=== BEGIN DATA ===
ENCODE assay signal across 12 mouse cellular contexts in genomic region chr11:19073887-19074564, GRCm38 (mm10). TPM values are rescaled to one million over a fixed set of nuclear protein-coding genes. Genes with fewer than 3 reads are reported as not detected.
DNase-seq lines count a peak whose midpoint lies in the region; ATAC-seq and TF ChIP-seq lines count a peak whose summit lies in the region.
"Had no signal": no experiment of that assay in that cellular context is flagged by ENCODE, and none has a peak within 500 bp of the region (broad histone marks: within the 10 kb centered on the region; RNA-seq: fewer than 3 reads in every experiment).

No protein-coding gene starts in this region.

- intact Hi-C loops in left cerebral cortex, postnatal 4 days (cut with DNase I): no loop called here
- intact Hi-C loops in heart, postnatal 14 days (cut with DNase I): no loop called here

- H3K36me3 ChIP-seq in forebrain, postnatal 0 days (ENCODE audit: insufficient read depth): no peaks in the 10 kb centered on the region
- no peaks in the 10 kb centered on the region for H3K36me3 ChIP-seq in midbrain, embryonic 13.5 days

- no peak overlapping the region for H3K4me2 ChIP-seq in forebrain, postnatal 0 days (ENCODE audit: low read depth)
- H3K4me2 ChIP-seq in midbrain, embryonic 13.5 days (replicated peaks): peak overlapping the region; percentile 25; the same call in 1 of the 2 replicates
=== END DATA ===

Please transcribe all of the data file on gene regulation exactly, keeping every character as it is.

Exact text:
ENCODE assay signal across 12 mouse cellular contexts in genomic region chr11:19073887-19074564, GRCm38 (mm10). TPM values are rescaled to one million over a fixed set of nuclear protein-coding genes. Genes with fewer than 3 reads are reported as not detected.
DNase-seq lines count a peak whose midpoint lies in the region; ATAC-seq and TF ChIP-seq lines count a peak whose summit lies in the region.
"Had no signal": no experiment of that assay in that cellular context is flagged by ENCODE, and none has a peak within 500 bp of the region (broad histone marks: within the 10 kb centered on the region; RNA-seq: fewer than 3 reads in every experiment).

No protein-coding gene starts in this region.

- intact Hi-C loops in left cerebral cortex, postnatal 4 days (cut with DNase I): no loop called here
- intact Hi-C loops in heart, postnatal 14 days (cut with DNase I): no loop called here

- H3K36me3 ChIP-seq in forebrain, postnatal 0 days (ENCODE audit: insufficient read depth): no peaks in the 10 kb centered on the region
- no peaks in the 10 kb centered on the region for H3K36me3 ChIP-seq in midbrain, embryonic 13.5 days

- no peak overlapping the region for H3K4me2 ChIP-seq in forebrain, postnatal 0 days (ENCODE audit: low read depth)
- H3K4me2 ChIP-seq in midbrain, embryonic 13.5 days (replicated peaks): peak overlapping the region; percentile 25; the same call in 1 of the 2 replicates